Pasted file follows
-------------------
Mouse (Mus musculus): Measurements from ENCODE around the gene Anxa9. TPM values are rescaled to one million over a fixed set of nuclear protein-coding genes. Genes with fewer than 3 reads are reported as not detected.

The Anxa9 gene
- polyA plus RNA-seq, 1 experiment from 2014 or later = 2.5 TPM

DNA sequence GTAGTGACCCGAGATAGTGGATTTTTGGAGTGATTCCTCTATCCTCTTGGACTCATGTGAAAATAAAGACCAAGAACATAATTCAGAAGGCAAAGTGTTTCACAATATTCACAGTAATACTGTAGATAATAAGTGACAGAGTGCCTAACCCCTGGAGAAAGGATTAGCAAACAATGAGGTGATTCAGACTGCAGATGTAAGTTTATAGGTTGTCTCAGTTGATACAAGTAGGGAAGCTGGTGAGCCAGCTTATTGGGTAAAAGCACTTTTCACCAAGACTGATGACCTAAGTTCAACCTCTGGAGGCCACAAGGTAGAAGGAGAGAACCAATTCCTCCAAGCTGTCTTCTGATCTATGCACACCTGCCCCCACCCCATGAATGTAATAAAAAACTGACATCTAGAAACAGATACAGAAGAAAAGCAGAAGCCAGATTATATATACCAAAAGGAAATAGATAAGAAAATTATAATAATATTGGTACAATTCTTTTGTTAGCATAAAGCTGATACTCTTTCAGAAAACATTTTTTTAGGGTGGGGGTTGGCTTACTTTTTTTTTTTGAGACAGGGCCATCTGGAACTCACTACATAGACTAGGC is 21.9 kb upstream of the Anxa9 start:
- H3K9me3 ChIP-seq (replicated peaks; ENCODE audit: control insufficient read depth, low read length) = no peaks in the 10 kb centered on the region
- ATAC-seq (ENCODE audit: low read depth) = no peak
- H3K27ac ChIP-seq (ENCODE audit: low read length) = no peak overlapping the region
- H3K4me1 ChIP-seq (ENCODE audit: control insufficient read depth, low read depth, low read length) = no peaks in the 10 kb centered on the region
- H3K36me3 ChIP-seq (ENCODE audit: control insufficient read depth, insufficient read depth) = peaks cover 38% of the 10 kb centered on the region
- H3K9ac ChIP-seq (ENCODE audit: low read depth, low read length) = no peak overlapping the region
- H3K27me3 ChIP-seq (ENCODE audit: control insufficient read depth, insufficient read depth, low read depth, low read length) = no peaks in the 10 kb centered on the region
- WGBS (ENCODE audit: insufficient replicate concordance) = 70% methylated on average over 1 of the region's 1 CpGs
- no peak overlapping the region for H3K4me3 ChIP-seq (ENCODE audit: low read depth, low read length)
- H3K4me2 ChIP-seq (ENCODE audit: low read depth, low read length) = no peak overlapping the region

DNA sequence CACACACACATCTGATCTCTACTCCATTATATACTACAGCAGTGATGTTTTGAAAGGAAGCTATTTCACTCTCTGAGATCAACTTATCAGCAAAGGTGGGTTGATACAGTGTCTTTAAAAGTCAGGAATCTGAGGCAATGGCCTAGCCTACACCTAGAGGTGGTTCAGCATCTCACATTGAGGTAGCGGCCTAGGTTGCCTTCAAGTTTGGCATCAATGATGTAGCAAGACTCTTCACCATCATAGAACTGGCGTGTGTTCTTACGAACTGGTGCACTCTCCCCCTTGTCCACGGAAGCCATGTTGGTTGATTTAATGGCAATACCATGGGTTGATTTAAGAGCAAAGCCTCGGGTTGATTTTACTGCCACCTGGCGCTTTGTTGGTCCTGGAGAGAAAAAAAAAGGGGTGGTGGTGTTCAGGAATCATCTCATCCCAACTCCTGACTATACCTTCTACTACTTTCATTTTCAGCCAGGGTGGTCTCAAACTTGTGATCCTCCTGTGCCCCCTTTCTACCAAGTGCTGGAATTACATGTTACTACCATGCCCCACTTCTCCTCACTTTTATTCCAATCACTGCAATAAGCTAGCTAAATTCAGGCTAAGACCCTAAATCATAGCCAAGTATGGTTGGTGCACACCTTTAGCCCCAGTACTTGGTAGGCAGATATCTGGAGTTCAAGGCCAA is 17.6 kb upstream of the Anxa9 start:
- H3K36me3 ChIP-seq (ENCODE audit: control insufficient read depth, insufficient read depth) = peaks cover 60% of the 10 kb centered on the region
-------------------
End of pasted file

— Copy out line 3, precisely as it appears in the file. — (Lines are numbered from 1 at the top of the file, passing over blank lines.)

- polyA plus RNA-seq, 1 experiment from 2014 or later = 2.5 TPM